The questionable way in which the liabilities for tortious acts and contracts were regulated makes the preparatory phases of contract negotiations questionable. Yet, there is a understanding that the parties are honest and this understanding stems from the law (Ex lege) Article no.  2 of the Turkish Civil Law states that “everyone has to be honest when they are carrying out their duties and using their rights,” which strengthens the notion that a person should be reasonable and honest in all his/her dealings. Therefore, the culpa in contrehendo liability does not protect the establishment of the contract, but the legal values presented by the sides. These values concern those who are under the protection of the parties, as well as the head of the parties. By initiating the contract negotiations, the parties will have presented to each other’s influence the legal values including life, health, estates and property. This will be regarded as a natural result of the relationship of trust between the parties.

As it will be further described, the reason that classical liability approaches fail to fully explain the culpa in contrehendo liability made it a part of the trust liability. The trust liability is accepted as the trust which stems from the actions of a person towards others. The trust liability exists without any need for a contractual relation and is based on legal grounds. The article no. 2/1 of the Turkish Civil Law stands as the legal basis for the existence of this liability. In accordance with all this, it can be said that the rule of trust is a collection of rules accepted by everyone in a society which consists of normal, reasonable and sane people. The trust liability is a supreme notion which also includes the culpa in contrehendo liability. The reason for that is the fact that the trust liability is related to the processes after the signing of the contract as well as before it, whereas the culpa in contrehendo liability is related only to the processes which comes before the signing of the contract.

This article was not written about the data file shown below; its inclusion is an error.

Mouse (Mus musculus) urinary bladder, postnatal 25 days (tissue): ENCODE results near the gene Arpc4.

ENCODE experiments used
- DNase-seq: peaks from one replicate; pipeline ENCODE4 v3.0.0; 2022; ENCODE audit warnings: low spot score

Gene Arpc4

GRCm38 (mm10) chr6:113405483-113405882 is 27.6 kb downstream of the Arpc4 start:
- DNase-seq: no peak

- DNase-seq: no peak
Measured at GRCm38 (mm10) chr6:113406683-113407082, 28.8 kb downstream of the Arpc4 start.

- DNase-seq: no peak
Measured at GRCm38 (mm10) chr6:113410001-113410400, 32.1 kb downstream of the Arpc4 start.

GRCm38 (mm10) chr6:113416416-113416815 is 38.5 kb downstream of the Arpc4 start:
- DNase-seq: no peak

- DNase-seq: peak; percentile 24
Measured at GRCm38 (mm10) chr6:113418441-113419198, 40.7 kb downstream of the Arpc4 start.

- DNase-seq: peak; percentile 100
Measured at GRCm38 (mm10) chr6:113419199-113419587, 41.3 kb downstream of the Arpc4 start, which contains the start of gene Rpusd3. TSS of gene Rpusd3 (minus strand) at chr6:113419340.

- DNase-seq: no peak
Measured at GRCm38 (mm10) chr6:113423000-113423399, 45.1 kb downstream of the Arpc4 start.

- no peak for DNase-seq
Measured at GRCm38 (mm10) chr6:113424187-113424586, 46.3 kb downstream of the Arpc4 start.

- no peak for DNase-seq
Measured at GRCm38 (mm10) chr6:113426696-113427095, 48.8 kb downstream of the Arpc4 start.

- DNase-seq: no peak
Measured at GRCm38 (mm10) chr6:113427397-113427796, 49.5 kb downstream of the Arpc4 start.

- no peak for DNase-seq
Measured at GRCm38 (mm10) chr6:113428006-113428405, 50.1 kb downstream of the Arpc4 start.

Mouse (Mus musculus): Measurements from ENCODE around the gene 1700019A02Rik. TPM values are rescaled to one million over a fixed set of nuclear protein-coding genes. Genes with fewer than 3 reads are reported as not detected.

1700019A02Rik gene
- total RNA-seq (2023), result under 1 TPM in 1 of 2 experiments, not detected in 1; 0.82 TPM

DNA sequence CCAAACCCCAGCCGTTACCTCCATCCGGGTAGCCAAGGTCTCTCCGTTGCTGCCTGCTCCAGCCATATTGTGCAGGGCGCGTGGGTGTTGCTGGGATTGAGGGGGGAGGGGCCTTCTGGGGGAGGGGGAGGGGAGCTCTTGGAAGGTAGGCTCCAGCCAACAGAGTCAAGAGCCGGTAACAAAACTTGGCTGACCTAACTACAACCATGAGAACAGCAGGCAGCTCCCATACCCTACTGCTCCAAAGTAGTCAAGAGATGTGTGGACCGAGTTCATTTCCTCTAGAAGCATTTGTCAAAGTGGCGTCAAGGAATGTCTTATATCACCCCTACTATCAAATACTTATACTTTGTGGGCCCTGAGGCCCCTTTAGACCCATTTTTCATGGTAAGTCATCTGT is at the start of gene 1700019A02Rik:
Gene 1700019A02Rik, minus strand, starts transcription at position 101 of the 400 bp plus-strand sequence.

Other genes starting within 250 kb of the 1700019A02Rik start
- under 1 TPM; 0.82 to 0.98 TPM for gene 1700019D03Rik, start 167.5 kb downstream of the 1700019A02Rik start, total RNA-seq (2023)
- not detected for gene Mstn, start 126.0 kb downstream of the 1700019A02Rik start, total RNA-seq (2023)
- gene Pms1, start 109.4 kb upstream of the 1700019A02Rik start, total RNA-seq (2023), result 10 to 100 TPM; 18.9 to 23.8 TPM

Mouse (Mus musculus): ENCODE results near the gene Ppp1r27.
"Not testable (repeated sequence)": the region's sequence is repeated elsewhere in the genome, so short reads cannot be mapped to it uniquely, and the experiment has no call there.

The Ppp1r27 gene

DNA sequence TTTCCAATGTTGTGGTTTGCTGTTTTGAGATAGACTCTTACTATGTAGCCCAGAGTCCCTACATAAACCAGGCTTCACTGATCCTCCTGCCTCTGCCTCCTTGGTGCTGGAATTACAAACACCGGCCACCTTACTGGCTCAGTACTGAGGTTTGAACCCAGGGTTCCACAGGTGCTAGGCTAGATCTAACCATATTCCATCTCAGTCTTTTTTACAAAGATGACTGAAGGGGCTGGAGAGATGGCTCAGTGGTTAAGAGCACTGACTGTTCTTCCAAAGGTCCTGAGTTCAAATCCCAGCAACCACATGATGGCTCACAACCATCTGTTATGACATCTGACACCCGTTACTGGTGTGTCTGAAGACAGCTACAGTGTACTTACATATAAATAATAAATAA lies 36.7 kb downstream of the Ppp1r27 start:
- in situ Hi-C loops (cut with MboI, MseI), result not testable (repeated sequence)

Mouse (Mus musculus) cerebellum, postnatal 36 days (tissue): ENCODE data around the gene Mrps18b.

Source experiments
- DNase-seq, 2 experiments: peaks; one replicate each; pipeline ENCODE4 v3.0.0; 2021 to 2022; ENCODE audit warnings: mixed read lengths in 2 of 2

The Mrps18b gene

The trust liability and protection obligation are related concepts which develop in accordance with each other. Protection obligation starts with the contract negotiations, accompanies the primary obligations independently during the signing phase and continues after the conclusion, that is the conclusion of the primary performance obligations, of the contract.

For instance, culpa in contrehendo liability starts when a future rent payer goes to see a factory and starts talking to the owner about renting the factory. From this point, the protection obligation is in effect. The information provided by the owner about matters like the age of the property and usage conditions etc. are regarded as an element of culpa in contrehendo liability within the limits of protection obligations as far as such information affects the future rent payer’s decision about establishing a contract. Likewise, the obligation to carrying out the negotiations in an honest manner, the obligation to not to unexpectedly draw from the negotiations, the obligation to not to unnecessarily take the time of the other party with improbable contract conditions, or by falsely acting like an authorized person and making the other party think that the contract will be successfully concluded, are all related to the culpa in contrehendo liability.

An error which did not lead to any damage cannot be the subject of culpa in contrehendo liability on its own. There needs to exist a causal relation between the error and the damage for there to be a mention of culpa in contrehendo liability. An error which did not cause any harm will not be mentioned in terms of its relation to culpa in contrehendo liability.

THE LEGAL NATURE OF CULPA IN CONTREHENDO LIABILITY

The Theory of Contract